Roll Call: Dead of Winter, Game of Thrones, Kill Doctor Lucky, Mansions of Madness
Roll Call summarizes the past week’s gaming exploits, and who was doing the exploiting. This past week had two gaming sessions. Thursday Night games and Friday Night Mansions of Madness. The giant chess board and new chess clock at the school club continue to be big hits. Feel free to leave comments and questions at the bottom.
Thursday Game Group: 4 Players
Dead of Winter (2014, BGG 7.7)
60 Minutes A few cooperative games from the initial flood of the genre several years ago continue to impress by transcending the basic mechanic of players Vs. game to immerse you in the theme itself. Dead of Winter can put you on the horns of a moral dilemma on par with the gritty choices made in stories like The Walking Dead.
Do you ride the horse to make it easier to travel to your destination or use it feed the helpless survivors in your colony? Do you take in children, knowing that they are mouths to feed, and raise moral or do you leave them to fend for themselves with the awkward justification that the needs of the many are more important? The game forces choices like that on you.
Other thematic bits add up to a wholly challenging and engaging experience. Once or twice a year I end up playing through the intro scenario because, like most coop games, you need to play exactly by the rules to have the game play properly. Our gaming group is pretty savvy and we beat the intro scenario handily. I’m going to ask that this one hit the table again soon so we can explore more of what it has to offer in the intermediate and advanced scenarios. Thanks to John for making the effort to bring it this time around.
Game of Thrones: Westeros Intrigue (2014, BGG 5.3)
10 Minutes This simple hand management game pits four houses from the Game of Thrones world against each other. You take turns playing one card from your randomly distributed hand of about 9 cards, building up a triangle from 8 cards across at the bottom. The trick is that some houses (red, black, yellow, grey) get shut out as you can only place a card on top if it shares at least one colour with the two cards underneath. The first person to get rid of their hand claims a random Iron Throne card that detracts penalty points from your score and is a tie breaker at the end. Everyone else gets a penalty point for each card they’re left with. You play as many rounds as there are players.
Duncan and Seth picked up right away that Fantasy Flight pasted on the theme as they squeeze the most from their IP Game of Thrones license. The game underneath was designed by the mathematician and game creation machine Reiner Knizia. True to form, he’s created an interesting puzzle game that has small elements of luck to add some surprise (your hand, some Iron Throne cards are better than others) but is fundamentally dry and mechanical. We only played one hand. I think that says it all. I have to say though, there is fun to be had by slapping down Tyrion Lannister to cut the Stark line once and for all.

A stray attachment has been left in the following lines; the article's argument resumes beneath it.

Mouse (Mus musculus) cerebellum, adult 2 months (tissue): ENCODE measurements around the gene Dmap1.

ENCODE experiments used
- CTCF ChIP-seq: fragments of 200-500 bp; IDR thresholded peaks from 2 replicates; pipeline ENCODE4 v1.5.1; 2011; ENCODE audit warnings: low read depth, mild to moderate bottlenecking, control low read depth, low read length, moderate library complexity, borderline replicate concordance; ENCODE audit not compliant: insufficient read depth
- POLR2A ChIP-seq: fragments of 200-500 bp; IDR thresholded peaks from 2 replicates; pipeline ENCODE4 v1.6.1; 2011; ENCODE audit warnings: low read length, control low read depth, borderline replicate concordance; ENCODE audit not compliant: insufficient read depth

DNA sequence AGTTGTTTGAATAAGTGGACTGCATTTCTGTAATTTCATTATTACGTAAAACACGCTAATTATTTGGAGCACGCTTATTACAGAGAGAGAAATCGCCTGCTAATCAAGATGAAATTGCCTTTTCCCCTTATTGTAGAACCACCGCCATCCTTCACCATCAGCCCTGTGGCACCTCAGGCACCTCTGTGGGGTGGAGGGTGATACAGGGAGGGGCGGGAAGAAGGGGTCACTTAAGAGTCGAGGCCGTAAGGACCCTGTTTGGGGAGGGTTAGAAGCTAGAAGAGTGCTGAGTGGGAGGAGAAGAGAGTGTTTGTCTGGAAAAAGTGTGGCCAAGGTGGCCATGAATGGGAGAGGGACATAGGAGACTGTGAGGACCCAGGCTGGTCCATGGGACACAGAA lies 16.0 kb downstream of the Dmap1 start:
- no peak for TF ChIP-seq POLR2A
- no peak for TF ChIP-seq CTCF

Kill Doctor Lucky (1996, BGG 6.0)
20 Minutes This game has a charm. Chasing the detested Doctor Lucky around the mansion trying to hide from view long enough to kill him while everyone else is doing the same is fun. The copy John brought was the 20th anniversary edition so it’s created its own legacy. I feel it would be at its best at either a family game night or to introduce people to games beyond Sorry and Monopoly.
It does, however, have a surprising depth to it as you can whittle down opponents while building your own strength through stealing turns at the right time. This tactical element is almost completely counteracted by the randomness of the cards that you draw. The right card at the right time can gift a win, or at least thwart an opponent who should have won. Considering it was initially published by Cheapass Games as a print and play game it’s done well for itself. A life-sized version where you actually walk around the board trying to kill Lucky is a big hit at the CanGames convention every year.
Friday Night Games: 2 Players
Mansions of Madness 2nd Ed. (2016, BGG 7.7) Shattered Bonds adventure.
2 Hours It’ll come as no surprise to hear that the game kicked our butts again and that I stay enamoured with it. It’s got that old school game feel where you go through once or twice almost as scouting missions knowing you’re going to lose. Maybe, just maybe, on the third or fourth go you might have enough intel to get it right and win. Although, this game’s clever enough to move things around. That secret passage you found in the library? Not there anymore. It’s almost like an Ancient One is toying with you…
After a couple more plays through I’ll do a complete write up. We’re only just getting started on this one so far.